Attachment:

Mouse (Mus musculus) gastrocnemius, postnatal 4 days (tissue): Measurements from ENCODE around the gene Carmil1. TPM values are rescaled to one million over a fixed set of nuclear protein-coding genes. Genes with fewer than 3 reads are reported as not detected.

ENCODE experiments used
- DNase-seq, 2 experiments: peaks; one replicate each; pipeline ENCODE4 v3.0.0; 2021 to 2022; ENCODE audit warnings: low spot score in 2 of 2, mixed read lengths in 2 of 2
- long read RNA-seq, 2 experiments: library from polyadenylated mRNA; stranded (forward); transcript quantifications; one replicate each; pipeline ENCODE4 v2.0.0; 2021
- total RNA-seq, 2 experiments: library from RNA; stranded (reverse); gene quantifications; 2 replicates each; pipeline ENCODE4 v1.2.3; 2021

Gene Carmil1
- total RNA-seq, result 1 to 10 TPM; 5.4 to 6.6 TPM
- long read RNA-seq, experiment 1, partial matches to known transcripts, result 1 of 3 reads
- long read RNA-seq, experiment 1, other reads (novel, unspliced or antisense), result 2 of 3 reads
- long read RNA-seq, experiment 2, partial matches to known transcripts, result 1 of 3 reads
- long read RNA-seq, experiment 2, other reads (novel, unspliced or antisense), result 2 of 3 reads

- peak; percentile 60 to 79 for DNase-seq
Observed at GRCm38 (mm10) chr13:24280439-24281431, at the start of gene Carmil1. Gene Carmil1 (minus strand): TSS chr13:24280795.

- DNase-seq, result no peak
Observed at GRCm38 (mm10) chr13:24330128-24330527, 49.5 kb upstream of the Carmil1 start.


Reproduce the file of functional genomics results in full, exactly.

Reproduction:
Mouse (Mus musculus) gastrocnemius, postnatal 4 days (tissue): Measurements from ENCODE around the gene Carmil1. TPM values are rescaled to one million over a fixed set of nuclear protein-coding genes. Genes with fewer than 3 reads are reported as not detected.

ENCODE experiments used
- DNase-seq, 2 experiments: peaks; one replicate each; pipeline ENCODE4 v3.0.0; 2021 to 2022; ENCODE audit warnings: low spot score in 2 of 2, mixed read lengths in 2 of 2
- long read RNA-seq, 2 experiments: library from polyadenylated mRNA; stranded (forward); transcript quantifications; one replicate each; pipeline ENCODE4 v2.0.0; 2021
- total RNA-seq, 2 experiments: library from RNA; stranded (reverse); gene quantifications; 2 replicates each; pipeline ENCODE4 v1.2.3; 2021

Gene Carmil1
- total RNA-seq, result 1 to 10 TPM; 5.4 to 6.6 TPM
- long read RNA-seq, experiment 1, partial matches to known transcripts, result 1 of 3 reads
- long read RNA-seq, experiment 1, other reads (novel, unspliced or antisense), result 2 of 3 reads
- long read RNA-seq, experiment 2, partial matches to known transcripts, result 1 of 3 reads
- long read RNA-seq, experiment 2, other reads (novel, unspliced or antisense), result 2 of 3 reads

- peak; percentile 60 to 79 for DNase-seq
Observed at GRCm38 (mm10) chr13:24280439-24281431, at the start of gene Carmil1. Gene Carmil1 (minus strand): TSS chr13:24280795.

- DNase-seq, result no peak
Observed at GRCm38 (mm10) chr13:24330128-24330527, 49.5 kb upstream of the Carmil1 start.